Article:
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The Chair Man

Loren Kreiss is a psychoanalyst's dream. For one thing, the 25-year-old furniture scion doesn't own a watch or clock that's set to the right time.

Loren Kreiss

Loren Kreiss

Photo By John Aquino

NEW YORK — Loren Kreiss is a psychoanalyst's dream. For one thing, the 25-year-old furniture scion doesn't own a watch or clock that's set to the right time. Then there are his massive collections of hundreds of vintage ties and nearly 3,000 pop culture buttons. And finally — something perhaps more fascinating to a potential date than a shrink — there's the series of animated panels on his wall that tell the story of a young man who's running away from demons and ends up being shot by a former girlfriend. "I'm an unusual guy any way you spin it," the young charge says, before admitting the woman in the piece is based on his ex-fiancée. "I have a weird sense of humor, so it's very tongue-in-cheek."

It's just that edge that Kreiss' family is hoping he'll bring to its eponymous company as its new East Coast director. A graduate of UCLA in communications and marketing, Kreiss was asked by his father Michael, chief executive officer, to join the fray shortly after completion of his studies. "First and foremost my loyalty's to my family," Kreiss explains, padding around his Chelsea apartment with the frenetic energy of a charged particle. "Second of all, it wasn't really furniture I connected with, but the realization that we're more in the lifestyle business."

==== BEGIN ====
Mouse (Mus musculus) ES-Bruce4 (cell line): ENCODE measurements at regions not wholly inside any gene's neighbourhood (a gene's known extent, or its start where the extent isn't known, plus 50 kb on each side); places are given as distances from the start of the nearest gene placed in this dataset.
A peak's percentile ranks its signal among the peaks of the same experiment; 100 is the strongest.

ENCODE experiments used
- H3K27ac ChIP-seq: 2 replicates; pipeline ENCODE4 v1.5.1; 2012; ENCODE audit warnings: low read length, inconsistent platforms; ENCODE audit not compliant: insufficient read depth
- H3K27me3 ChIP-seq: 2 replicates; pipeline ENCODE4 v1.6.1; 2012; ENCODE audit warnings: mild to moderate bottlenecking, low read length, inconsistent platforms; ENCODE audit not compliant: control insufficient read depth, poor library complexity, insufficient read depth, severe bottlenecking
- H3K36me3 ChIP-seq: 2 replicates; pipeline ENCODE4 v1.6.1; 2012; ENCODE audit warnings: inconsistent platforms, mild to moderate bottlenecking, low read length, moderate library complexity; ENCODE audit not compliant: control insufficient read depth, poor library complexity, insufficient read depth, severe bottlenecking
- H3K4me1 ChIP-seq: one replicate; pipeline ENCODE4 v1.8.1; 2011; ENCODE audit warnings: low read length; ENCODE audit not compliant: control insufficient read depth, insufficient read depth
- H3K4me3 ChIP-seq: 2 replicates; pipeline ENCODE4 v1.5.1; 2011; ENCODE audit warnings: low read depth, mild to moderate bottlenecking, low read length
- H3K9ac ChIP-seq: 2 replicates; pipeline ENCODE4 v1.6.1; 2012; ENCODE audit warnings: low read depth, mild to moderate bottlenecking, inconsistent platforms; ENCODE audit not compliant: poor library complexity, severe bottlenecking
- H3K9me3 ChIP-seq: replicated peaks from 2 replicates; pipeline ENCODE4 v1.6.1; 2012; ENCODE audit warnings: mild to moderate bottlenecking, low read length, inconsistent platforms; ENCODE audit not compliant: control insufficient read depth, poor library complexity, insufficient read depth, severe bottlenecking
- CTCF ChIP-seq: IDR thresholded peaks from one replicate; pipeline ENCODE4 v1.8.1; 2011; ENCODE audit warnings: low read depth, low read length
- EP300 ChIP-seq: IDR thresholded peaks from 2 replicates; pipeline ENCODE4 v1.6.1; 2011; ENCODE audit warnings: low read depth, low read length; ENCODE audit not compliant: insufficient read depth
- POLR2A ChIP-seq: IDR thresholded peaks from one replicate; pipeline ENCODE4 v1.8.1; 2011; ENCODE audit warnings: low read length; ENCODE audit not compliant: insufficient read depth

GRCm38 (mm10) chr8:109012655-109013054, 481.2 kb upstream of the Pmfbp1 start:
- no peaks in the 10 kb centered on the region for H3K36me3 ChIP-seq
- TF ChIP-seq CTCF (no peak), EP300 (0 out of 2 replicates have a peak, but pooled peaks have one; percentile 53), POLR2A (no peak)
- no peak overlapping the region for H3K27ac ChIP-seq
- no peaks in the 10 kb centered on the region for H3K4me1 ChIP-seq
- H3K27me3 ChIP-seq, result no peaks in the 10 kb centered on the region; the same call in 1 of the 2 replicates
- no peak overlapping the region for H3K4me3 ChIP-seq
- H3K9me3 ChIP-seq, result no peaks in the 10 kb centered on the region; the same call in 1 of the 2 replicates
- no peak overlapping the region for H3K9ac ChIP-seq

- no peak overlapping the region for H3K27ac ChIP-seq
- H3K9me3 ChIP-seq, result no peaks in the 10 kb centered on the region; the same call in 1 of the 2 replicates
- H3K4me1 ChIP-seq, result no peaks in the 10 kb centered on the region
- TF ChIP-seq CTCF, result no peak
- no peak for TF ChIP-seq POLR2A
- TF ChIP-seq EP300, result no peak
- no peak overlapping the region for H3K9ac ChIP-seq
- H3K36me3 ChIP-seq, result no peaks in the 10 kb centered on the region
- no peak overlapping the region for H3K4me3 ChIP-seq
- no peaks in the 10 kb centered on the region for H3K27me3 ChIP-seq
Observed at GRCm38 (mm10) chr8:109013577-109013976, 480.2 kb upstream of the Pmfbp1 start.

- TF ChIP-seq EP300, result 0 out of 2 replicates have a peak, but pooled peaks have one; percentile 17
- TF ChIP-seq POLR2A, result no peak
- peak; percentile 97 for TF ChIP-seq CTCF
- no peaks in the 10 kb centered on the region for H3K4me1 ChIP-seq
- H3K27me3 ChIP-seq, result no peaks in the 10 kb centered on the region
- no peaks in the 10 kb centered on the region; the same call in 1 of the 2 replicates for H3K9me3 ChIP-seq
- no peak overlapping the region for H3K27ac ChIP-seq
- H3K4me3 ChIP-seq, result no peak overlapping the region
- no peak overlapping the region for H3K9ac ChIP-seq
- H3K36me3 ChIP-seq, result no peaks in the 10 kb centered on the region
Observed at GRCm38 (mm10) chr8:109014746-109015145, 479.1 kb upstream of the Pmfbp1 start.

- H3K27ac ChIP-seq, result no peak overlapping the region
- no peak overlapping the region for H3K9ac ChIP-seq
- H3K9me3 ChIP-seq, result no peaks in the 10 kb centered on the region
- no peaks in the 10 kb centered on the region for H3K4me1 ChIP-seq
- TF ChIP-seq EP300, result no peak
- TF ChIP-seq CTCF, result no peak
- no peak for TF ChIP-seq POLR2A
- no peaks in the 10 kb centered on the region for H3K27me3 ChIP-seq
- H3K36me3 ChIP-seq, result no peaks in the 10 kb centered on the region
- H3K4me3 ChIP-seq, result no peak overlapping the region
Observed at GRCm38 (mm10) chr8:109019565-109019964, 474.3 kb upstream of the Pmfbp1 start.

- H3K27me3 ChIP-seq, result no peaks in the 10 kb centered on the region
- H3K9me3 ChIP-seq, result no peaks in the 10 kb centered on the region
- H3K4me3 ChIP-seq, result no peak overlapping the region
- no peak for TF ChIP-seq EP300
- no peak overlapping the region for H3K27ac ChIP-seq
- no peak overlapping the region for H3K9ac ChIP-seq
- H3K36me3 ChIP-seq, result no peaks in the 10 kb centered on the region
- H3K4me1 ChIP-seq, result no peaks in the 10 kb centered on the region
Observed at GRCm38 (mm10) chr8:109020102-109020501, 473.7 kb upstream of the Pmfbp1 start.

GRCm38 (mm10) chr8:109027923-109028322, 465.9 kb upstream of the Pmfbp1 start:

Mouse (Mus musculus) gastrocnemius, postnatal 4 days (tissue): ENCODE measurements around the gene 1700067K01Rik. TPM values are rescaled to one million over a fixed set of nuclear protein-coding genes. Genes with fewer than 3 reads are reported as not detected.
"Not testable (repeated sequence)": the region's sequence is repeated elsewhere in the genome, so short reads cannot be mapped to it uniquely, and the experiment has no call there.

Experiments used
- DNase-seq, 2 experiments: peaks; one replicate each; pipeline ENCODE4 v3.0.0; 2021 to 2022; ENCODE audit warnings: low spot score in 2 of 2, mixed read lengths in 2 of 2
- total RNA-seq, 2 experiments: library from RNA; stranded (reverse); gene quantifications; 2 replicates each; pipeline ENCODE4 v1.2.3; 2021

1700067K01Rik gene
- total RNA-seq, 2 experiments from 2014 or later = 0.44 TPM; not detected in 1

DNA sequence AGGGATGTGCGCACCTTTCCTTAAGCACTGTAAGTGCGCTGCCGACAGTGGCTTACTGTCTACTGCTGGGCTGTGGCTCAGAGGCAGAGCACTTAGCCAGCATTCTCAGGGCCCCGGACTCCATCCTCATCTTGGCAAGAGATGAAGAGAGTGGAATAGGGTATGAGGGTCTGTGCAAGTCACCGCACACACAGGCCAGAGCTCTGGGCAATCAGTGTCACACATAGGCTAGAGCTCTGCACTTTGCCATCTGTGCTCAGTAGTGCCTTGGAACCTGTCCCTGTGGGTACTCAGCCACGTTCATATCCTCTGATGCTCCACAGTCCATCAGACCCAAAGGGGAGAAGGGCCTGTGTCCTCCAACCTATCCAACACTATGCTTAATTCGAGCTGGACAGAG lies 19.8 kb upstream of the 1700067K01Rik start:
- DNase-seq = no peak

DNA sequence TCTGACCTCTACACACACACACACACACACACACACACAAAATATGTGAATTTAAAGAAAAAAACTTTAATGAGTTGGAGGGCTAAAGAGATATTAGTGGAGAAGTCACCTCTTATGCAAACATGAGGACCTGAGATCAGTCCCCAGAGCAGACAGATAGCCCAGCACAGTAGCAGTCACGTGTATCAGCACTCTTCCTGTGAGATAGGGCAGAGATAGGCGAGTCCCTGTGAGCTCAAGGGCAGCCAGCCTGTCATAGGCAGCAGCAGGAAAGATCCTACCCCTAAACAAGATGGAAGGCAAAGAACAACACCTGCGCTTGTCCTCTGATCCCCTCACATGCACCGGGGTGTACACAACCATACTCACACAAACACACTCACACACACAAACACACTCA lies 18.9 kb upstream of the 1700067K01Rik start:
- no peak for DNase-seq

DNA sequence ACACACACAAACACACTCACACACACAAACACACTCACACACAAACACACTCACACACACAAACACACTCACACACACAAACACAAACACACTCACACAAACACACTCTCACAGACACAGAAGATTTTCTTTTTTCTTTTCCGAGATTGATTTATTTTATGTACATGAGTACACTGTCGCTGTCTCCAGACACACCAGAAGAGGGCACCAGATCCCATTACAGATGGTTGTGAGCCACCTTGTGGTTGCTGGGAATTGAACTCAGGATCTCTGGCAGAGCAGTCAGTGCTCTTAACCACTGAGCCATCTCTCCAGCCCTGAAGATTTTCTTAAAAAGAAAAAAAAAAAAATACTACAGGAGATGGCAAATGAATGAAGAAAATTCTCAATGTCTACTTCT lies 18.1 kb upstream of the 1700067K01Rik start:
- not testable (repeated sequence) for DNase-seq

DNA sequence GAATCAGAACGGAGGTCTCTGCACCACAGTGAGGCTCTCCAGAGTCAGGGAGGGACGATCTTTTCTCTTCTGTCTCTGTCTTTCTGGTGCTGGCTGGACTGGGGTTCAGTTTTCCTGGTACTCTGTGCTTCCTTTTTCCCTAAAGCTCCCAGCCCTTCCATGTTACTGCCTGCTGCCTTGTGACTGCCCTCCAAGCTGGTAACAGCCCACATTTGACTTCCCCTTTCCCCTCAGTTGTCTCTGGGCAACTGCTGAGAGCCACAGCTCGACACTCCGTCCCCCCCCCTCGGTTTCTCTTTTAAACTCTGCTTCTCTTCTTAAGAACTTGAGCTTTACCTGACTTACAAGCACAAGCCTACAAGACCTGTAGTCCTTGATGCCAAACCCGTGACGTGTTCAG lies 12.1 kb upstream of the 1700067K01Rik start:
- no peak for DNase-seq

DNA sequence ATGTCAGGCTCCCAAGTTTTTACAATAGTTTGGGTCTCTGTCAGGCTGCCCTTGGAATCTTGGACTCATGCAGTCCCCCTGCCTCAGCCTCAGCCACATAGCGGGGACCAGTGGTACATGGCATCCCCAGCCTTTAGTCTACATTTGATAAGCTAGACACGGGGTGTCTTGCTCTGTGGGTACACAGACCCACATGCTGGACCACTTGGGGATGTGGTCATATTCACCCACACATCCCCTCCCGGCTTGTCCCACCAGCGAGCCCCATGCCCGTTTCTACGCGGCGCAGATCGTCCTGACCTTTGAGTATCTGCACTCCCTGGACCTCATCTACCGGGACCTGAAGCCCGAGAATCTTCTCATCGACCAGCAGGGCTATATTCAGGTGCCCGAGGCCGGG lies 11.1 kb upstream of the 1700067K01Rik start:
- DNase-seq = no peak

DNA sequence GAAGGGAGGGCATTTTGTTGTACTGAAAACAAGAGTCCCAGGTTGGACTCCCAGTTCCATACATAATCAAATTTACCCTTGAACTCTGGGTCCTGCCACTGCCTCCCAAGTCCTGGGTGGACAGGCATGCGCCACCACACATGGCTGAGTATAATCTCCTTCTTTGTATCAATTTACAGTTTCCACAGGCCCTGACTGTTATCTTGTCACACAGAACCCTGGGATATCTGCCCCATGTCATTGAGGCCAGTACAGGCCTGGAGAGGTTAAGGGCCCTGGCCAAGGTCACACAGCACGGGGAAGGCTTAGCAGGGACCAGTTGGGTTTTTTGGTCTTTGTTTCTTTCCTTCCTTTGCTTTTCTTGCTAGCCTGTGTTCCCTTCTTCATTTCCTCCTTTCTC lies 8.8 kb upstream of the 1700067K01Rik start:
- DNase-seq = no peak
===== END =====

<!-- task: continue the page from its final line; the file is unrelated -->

But what he's beginning to realize is how much the San Diego-based brand — known for over 50 years as the go-to resource for casual Mediterranean style furnishings for clients from Chris Rock to Nancy Reagan — is specifically connected to the California lifestyle. To gain exposure elsewhere, he has to start from scratch. "It kills me that people don't know who we are here," he says, adding that he's the first family member to live outside the Golden State. To that end, he is opening the second East Coast Kreiss store this summer in Manhasset and entertaining offers to venture into the hotel business.

Of course, in order to really infiltrate the New York lifestyle, he has to soak it up a bit first. Kreiss makes weekly visits to museums and galleries and regularly checks out the latest bands at clubs like Webster Hall. He even has made Katz's Deli a tradition for his Sunday meal. "Look, I never saw snow in my entire life until last month," he says. "This may not be a big step within the rest of the world, but it is in my family."
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